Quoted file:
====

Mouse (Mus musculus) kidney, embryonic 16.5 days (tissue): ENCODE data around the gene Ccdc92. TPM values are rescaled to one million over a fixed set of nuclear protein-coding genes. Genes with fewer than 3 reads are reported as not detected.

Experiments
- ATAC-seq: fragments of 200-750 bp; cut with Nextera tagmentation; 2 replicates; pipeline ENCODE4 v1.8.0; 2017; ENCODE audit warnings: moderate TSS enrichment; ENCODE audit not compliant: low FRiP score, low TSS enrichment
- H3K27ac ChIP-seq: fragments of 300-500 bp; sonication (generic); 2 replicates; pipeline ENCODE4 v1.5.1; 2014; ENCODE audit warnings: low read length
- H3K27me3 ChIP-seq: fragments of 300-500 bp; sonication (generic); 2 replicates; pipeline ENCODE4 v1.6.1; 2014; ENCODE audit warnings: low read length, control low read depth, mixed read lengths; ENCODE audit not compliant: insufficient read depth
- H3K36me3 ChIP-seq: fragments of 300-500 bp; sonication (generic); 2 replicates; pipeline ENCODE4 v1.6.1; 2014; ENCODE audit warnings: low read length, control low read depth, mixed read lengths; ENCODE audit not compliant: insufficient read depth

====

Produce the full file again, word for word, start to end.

Mouse (Mus musculus) kidney, embryonic 16.5 days (tissue): ENCODE data around the gene Ccdc92. TPM values are rescaled to one million over a fixed set of nuclear protein-coding genes. Genes with fewer than 3 reads are reported as not detected.

Experiments
- ATAC-seq: fragments of 200-750 bp; cut with Nextera tagmentation; 2 replicates; pipeline ENCODE4 v1.8.0; 2017; ENCODE audit warnings: moderate TSS enrichment; ENCODE audit not compliant: low FRiP score, low TSS enrichment
- H3K27ac ChIP-seq: fragments of 300-500 bp; sonication (generic); 2 replicates; pipeline ENCODE4 v1.5.1; 2014; ENCODE audit warnings: low read length
- H3K27me3 ChIP-seq: fragments of 300-500 bp; sonication (generic); 2 replicates; pipeline ENCODE4 v1.6.1; 2014; ENCODE audit warnings: low read length, control low read depth, mixed read lengths; ENCODE audit not compliant: insufficient read depth
- H3K36me3 ChIP-seq: fragments of 300-500 bp; sonication (generic); 2 replicates; pipeline ENCODE4 v1.6.1; 2014; ENCODE audit warnings: low read length, control low read depth, mixed read lengths; ENCODE audit not compliant: insufficient read depth